• I believe that "theory" is a good label in this case. Given that currently we have several good clues but - as far as I know - no conclusive proof yet. As example, our universe may be just a bubble within an even larger universe, why not?

        PS: I do not intend here to "discredit" the theory of the Big Bang, just like to remember how important it is to avoid saying something is "undeniable truth" without absolute certainty that you're seeing all the variables involved.
    • Big Bang is only a theory.

      People who say "$foo is only a theory" probably need to go and look up what the word "theory" actually means...

    • And until a new model is found, lets collectively gasp at da big bang!!!

      I don't like this new theme song for the Leonard & Sheldon Show.

    • Re:Da Big Bang... (Score:4, Insightful)

      by Alioth (221270) <no@spam> on Friday March 22, 2013 @06:15AM (#43244569) Journal

      Theory does not mean "guess" or "hunch". If you say something in the scientific sense is "only a theory", you don't actually understand what scientific theory is. Electricity is "only a theory" too.

  • It must be a woman trying to shave off 100 million years on us like that.

  • 13.8 billion years?!? Wow you wear it well. I would have sworn you were not a day older than 13.7 billion years.
  • by Liambp (1565081) on Friday March 22, 2013 @06:25AM (#43244605)

    How is this even newsworthy? 100 million years is less than 1% of 13.8 Billion years. Given how little of the Universe we have actually see so far the margin of error for any prediction like this has to be huge so a 0.7% change is meaningless.

    Over two thousand years ago Eratosthenes estimated the circumference of the Earth from measurements taken in the vicinity of ancient Egypt. Given the limitations of his measurements we are amazed that he managed to get an answer that is in the right ballpark. Depending on interpretation his calculation was wrong by between 2% and 16%. The age of the Universe is a much bigger problem and the amount of it we have seen to date is a much smaller proportion than Egypt was to the size of the World so I think it is fair to assume that even if all the key assumptions underlying this age of universe calculation are correct the margin for error is huge. Of course it is even more likely that something we don't know yet will render the entire calculation invalid.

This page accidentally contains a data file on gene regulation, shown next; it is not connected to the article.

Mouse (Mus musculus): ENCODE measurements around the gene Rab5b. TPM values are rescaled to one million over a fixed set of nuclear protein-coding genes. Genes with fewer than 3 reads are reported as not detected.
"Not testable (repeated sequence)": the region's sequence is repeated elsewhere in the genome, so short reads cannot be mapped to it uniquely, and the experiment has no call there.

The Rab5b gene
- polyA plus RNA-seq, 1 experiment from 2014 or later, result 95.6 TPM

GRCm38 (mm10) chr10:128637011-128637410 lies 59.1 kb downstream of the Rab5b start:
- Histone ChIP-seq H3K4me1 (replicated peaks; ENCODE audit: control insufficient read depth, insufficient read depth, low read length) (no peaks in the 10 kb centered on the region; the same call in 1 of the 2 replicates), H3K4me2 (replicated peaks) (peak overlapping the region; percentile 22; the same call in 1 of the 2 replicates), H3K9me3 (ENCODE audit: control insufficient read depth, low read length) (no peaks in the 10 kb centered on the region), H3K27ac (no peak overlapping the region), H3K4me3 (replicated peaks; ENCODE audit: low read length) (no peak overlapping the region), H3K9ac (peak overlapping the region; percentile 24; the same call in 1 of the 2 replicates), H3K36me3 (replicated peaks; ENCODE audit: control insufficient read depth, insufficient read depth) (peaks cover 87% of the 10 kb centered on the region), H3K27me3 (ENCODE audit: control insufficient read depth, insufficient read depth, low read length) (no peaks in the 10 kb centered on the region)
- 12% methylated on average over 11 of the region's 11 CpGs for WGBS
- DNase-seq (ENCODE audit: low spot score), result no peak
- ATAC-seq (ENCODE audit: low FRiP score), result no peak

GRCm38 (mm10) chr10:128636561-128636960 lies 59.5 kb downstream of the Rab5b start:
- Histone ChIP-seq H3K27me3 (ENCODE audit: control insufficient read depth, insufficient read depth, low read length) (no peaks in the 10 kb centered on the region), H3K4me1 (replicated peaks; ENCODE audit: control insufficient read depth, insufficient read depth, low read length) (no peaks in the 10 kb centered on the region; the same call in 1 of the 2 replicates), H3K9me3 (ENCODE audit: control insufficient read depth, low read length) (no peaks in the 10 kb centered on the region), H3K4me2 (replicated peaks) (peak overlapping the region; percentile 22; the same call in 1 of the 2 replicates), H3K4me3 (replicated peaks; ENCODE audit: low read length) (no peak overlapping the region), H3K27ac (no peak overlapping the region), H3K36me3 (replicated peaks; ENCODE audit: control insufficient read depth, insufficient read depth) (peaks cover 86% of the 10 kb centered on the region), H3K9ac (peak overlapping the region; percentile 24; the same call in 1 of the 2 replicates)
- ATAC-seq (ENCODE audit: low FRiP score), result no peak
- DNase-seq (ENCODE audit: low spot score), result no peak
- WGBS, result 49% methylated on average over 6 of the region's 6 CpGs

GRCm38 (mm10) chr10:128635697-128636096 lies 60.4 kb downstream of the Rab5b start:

• The beauty of science is that old hypotheses are continually tested and new ones subjected to rigorous proofs, which then gives us the best available solutions. New means of observation and methods of analysis are always welcome.

    That being the case, it is a pity that so much attention gets focused on the storm troopers of the Empirical Empire, who are so uncomprehending of the scientific method as to thump their chests and loudly proclaim each new discovery as incontrovertible, absolute fact. The wise and h

  • by fa2k (881632) <pmbjornstad@gmailDEBIAN.com minus distro> on Friday March 22, 2013 @06:32AM (#43244641)

    Auto-play audio ad => instant close

  • The CENTRE of the range of values we accept for the age of the universe has shifted, but it has done so well within the 1-sigma boundary of the previous measurement's errors. What has really changed is the error bar is now considerably smaller.

  • It's been a while since I looked at big bang physics, but I seem to recall that time itself 'begins' at the big bang. Rather than it being like a clock that starts ticking at a constant rate, time itself begins to slow down (so the first few moments of the universe take a very long time, but the time itself is squashed up very tightly). There was no 'first second' - just a space-time singularity. (Apparent time would be infinite but take no time. Apparent space would be infinite but take no space).

    Secondly,

    • by Sique (173459)
      You could still measure the age of the universe as counted by of the oscillations of photons. It would be no universal clock, but at least it gives a good estimate.
      • Sique, IIRC the frequency of photon oscillation is proportional to their energy. It is the speed (not oscillation) of light which is constant - and speed depends upon distance, which (as mentioned) was infinite (but wrapped up tight) at the big bang.

  • that the universe is 100,005,300 years old according to Creationists?

  • Damn, I just finally got used to writing 2013 on everything too.